2018 - Back to Benasque - Pirineos

2018 - Back to Benasque - Pirineos

Page Type Page Type: Trip Report
Location Lat/Lon: 42.60536°N / 0.52136°E
Date Date Climbed/Hiked: May 14, 2018
Activities Activities: Mountaineering
Seasons Season: Spring

Day 1 - May 14th and 15th - Travelling

After a couple of years basing our annual trip in the UK, Ken and I decided to return to Benasque for our 2018 trip. Ken came down to our house on Sunday as we were flying out from my local airport at Southend on Sea to El Prat in Barcelona.

Our flight was scheduled for around 1:00 pm and with the hour lost across the time zone we arrived a bit later than most of our previous trips. Ken had arranged a “swipe and go” car with Gold Car but when we found the office with the machine in the car park the computer said no!  It was out of order and the attendant said we would have to go back into the terminal to get our contract sorted. Not an auspicious start to our trip. Ken left me with our luggage and trudged back to the terminal where he had a bit of an argument with the staff when they wanted to see my license to log a second driver. Ken with his innate executive persona soon kicked that idea into touch.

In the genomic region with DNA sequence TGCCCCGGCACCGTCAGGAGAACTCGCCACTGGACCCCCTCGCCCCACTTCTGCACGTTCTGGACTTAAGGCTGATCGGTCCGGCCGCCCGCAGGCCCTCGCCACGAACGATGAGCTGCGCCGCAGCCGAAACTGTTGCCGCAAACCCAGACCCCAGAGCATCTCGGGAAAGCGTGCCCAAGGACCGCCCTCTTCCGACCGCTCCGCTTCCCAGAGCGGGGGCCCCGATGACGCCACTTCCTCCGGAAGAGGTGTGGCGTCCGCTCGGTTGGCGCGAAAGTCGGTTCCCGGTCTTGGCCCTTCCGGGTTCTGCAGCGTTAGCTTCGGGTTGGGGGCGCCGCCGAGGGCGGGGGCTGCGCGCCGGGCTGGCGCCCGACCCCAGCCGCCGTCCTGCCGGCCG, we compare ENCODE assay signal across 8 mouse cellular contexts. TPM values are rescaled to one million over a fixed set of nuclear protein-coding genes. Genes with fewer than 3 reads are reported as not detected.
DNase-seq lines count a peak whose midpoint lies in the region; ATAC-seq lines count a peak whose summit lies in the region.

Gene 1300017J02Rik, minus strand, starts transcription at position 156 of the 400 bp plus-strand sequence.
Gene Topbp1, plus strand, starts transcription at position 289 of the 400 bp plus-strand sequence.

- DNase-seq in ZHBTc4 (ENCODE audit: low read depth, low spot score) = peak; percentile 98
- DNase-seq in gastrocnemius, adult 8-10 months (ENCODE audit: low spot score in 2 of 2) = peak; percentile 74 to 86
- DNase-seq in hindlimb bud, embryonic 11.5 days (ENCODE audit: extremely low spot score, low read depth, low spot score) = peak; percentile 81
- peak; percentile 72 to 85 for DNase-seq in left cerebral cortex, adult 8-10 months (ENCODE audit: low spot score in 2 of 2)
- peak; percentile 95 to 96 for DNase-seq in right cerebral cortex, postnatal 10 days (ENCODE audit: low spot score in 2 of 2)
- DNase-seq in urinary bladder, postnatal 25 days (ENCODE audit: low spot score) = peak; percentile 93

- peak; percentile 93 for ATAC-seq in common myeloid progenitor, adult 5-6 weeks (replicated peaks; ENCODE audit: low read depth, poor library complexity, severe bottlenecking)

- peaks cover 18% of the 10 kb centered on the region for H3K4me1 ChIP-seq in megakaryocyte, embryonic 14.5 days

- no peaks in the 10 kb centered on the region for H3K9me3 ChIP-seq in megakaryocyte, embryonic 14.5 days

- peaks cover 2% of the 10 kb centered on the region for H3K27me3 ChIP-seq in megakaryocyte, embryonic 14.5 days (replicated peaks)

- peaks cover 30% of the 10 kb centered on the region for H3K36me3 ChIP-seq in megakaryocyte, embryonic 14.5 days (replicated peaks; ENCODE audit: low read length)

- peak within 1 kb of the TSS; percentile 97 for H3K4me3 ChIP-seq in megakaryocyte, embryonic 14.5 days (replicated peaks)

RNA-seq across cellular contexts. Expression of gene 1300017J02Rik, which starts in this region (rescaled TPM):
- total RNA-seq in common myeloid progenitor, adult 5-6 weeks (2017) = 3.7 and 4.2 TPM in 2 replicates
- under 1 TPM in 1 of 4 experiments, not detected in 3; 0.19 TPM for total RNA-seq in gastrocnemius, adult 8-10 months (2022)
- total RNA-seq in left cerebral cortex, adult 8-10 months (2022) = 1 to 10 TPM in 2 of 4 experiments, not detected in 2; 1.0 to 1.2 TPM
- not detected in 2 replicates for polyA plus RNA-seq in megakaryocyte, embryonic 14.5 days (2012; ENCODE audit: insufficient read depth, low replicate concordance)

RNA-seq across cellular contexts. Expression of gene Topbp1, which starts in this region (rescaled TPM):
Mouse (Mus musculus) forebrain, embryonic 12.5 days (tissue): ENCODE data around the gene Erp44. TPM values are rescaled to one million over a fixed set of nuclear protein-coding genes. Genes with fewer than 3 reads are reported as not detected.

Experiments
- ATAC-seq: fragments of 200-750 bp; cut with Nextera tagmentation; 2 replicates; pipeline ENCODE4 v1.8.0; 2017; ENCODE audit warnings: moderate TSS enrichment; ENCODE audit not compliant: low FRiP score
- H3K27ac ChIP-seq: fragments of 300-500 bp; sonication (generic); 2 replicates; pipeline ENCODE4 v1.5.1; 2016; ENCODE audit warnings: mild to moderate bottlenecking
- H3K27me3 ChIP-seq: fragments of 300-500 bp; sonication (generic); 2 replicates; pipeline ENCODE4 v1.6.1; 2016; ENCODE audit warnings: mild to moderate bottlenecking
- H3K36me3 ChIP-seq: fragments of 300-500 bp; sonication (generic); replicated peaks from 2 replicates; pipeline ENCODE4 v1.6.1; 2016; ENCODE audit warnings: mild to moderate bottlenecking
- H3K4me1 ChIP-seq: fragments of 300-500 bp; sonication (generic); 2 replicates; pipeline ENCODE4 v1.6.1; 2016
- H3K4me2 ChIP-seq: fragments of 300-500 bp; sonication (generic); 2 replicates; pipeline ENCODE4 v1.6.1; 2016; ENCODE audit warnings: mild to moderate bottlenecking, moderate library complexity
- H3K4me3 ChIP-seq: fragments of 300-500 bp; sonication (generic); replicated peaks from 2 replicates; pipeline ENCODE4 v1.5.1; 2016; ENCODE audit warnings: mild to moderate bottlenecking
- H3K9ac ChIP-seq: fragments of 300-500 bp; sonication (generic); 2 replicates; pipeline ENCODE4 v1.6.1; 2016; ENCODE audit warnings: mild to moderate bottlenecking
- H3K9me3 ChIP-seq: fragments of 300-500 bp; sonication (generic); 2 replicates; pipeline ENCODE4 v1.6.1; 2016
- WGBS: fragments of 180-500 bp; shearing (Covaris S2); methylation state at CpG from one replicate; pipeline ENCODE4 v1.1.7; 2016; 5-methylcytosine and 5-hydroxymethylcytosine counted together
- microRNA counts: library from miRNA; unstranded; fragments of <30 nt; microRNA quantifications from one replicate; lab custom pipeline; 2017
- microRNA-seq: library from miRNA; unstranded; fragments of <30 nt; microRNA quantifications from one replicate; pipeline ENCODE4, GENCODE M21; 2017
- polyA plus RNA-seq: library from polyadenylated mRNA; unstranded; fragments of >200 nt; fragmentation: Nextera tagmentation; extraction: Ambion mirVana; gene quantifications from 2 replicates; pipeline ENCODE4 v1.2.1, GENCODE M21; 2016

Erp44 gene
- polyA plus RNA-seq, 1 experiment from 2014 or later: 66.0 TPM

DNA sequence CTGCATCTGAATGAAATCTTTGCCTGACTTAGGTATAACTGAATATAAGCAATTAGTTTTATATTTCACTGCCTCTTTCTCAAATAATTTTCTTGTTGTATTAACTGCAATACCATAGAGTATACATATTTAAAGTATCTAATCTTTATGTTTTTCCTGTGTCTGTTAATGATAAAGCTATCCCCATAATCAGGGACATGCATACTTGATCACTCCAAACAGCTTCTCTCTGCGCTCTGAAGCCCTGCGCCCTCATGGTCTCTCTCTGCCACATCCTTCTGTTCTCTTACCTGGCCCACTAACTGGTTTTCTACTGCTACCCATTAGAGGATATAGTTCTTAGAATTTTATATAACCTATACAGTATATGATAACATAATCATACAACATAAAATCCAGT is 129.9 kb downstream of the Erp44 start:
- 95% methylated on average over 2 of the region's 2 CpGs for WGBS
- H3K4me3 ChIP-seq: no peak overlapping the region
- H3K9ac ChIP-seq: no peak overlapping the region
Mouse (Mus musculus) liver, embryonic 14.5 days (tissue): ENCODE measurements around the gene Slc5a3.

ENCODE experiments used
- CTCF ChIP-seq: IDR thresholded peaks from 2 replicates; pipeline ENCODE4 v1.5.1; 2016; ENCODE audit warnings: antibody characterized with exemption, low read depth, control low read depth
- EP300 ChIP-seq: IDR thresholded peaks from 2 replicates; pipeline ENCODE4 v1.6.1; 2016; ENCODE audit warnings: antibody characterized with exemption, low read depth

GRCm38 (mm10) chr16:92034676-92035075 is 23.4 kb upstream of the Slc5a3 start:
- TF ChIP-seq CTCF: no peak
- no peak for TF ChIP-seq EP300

Anyway, we had decided to drive through the night and arrive in Benasque early morning. We headed west on the A2 Autopista and around midnight arrived at Lerida (Lleida). We found ourselves a lively 24/7 garage/restaurant/bar and headed in for a coffee which we enjoyed surrounded by a coachload of Japanese tourists.

Heading north from Lerida we were on a familiar route so navigation was not an issue. Passing through Barbastro and Graus we saw few other travellers so we had a smooth run, a Badger and two Foxes crossing the road provided our only excitement.